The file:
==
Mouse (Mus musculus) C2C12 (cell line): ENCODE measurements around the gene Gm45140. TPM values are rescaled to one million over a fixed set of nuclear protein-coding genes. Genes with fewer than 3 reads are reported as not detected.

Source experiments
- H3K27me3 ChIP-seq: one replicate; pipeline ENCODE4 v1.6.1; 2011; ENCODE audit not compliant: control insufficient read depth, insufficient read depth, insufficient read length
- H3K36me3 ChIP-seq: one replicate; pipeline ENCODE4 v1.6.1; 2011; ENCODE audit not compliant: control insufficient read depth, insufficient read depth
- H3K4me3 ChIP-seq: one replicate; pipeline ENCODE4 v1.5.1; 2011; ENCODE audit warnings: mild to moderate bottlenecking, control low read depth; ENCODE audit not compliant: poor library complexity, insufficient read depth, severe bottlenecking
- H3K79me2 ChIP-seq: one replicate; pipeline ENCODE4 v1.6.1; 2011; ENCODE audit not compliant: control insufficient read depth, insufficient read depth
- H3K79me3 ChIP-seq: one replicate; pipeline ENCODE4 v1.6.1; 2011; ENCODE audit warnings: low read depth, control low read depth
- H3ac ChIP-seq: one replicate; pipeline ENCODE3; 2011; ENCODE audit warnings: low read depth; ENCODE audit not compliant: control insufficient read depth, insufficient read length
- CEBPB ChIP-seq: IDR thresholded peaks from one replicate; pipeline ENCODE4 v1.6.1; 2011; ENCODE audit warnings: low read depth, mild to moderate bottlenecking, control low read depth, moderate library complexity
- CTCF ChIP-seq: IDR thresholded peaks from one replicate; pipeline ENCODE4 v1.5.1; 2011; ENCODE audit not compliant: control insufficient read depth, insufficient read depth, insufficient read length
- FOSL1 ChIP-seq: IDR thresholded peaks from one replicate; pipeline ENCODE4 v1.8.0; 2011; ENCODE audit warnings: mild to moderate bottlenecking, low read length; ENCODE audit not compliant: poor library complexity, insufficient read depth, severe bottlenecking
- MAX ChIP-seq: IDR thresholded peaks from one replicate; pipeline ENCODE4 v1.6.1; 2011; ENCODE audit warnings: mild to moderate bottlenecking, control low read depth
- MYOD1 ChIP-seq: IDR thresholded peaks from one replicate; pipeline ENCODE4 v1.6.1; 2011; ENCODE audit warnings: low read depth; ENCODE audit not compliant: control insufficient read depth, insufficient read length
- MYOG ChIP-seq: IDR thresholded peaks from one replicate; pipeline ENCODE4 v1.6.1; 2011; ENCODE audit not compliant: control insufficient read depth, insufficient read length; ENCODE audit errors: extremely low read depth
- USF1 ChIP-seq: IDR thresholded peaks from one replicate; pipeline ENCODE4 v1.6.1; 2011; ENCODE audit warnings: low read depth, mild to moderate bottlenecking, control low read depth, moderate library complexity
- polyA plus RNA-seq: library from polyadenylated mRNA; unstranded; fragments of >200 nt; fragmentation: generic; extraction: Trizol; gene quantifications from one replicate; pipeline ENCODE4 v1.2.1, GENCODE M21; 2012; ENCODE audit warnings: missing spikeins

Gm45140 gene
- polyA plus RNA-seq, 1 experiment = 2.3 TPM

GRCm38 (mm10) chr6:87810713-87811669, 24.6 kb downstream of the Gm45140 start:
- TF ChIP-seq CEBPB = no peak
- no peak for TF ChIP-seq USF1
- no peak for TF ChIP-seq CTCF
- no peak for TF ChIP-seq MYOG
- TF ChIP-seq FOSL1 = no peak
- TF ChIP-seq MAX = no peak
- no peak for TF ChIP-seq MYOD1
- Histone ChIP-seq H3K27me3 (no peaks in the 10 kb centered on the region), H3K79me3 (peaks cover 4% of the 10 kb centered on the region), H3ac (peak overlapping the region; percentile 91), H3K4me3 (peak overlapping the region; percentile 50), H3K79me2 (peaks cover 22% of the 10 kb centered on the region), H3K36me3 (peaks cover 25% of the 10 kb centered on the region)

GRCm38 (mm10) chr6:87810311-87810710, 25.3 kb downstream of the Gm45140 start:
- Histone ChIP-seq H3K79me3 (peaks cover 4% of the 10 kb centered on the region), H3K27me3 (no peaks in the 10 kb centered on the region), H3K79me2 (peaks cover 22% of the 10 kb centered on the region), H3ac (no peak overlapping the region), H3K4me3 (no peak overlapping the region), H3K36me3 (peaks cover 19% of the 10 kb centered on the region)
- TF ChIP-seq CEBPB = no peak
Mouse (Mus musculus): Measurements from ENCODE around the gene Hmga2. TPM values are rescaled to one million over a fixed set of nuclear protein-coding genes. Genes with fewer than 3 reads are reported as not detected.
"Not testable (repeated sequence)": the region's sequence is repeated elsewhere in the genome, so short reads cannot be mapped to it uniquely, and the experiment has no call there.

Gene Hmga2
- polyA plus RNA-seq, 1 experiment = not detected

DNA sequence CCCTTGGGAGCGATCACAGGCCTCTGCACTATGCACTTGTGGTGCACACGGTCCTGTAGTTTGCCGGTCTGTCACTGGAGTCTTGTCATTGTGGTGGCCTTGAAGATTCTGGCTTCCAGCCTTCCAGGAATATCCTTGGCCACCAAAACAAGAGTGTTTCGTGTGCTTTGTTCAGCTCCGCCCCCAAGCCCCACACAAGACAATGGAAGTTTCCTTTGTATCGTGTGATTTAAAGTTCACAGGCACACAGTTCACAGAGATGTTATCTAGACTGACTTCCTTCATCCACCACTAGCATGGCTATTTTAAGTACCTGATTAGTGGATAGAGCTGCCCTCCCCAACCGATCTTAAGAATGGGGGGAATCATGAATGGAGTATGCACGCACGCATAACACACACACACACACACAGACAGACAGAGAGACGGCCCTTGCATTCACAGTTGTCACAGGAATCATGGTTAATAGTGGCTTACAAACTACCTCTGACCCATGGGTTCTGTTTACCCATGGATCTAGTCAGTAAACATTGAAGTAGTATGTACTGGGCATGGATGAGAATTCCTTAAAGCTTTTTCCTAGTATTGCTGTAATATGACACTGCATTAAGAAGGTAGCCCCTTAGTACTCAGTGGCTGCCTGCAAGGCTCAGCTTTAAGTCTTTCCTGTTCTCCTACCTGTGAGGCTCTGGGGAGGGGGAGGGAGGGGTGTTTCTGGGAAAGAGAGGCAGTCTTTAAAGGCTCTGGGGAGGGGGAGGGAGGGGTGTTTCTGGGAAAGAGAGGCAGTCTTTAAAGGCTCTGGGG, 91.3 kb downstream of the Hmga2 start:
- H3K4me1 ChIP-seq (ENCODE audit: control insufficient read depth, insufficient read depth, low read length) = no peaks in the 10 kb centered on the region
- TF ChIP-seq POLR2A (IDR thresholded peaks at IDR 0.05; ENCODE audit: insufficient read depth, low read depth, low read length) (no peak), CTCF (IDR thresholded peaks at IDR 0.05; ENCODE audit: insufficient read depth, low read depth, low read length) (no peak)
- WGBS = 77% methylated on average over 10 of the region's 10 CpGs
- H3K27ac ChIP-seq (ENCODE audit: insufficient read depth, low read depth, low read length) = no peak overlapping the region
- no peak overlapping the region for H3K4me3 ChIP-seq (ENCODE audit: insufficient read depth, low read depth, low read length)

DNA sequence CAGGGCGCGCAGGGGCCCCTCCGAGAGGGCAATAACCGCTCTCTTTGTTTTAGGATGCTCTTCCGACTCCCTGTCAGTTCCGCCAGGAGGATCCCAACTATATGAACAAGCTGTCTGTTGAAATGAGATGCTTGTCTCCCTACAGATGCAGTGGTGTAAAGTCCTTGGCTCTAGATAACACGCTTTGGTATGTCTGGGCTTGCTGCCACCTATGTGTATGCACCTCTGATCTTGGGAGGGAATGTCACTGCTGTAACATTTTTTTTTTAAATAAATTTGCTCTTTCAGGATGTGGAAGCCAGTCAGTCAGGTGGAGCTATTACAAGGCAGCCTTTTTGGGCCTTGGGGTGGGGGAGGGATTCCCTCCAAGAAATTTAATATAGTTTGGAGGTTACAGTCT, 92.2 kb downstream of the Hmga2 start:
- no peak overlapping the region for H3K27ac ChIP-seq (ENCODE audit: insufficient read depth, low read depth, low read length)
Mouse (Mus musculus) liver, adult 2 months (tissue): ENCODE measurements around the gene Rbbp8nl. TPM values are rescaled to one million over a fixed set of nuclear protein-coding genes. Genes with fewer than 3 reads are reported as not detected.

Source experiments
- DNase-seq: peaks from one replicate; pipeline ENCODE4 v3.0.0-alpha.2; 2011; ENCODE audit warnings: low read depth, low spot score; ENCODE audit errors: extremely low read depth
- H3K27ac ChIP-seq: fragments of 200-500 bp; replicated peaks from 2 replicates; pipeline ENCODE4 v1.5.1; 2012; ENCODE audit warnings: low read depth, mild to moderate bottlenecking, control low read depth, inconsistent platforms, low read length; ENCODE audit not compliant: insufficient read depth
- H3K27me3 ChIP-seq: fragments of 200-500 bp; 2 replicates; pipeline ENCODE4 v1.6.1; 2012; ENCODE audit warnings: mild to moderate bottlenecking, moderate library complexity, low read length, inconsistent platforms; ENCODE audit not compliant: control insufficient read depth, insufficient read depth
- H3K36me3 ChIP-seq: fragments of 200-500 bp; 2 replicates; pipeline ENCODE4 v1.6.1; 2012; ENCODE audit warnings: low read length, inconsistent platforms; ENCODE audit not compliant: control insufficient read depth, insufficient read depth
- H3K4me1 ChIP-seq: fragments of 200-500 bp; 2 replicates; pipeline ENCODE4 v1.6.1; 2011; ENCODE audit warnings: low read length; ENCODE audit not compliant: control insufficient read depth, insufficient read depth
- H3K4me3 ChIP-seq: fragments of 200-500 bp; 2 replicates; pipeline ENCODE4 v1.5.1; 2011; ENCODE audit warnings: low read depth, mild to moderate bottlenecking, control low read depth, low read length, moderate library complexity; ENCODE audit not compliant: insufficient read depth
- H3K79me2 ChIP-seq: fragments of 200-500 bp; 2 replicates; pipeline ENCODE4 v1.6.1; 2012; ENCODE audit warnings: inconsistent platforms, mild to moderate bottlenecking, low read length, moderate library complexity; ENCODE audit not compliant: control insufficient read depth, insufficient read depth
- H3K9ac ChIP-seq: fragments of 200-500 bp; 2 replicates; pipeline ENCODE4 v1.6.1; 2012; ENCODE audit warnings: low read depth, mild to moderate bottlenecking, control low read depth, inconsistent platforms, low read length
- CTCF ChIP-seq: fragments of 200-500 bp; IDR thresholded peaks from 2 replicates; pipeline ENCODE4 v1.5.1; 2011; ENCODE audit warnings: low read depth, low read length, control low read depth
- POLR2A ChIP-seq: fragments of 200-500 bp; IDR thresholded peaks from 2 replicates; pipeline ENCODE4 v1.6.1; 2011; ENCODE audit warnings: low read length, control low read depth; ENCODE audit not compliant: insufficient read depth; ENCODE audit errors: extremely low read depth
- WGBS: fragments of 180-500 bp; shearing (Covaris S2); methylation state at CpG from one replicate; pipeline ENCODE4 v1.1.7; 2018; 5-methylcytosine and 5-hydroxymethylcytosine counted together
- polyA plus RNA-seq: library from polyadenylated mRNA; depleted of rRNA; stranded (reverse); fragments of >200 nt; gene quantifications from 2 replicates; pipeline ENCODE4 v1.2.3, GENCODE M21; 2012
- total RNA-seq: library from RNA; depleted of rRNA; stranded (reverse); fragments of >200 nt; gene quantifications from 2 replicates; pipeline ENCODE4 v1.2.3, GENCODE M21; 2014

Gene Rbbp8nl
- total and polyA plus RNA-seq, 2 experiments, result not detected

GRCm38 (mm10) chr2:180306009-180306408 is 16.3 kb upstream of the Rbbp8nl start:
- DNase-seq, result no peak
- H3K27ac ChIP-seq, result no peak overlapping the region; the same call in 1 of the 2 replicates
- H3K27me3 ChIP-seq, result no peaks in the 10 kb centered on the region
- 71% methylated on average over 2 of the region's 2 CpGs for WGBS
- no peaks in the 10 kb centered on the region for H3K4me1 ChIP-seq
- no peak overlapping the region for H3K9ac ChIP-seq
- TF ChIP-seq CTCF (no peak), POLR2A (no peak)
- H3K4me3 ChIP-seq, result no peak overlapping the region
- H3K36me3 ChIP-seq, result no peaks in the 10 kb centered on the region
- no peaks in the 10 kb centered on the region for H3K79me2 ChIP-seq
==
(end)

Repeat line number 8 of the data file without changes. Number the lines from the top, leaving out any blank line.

- H3ac ChIP-seq: one replicate; pipeline ENCODE3; 2011; ENCODE audit warnings: low read depth; ENCODE audit not compliant: control insufficient read depth, insufficient read length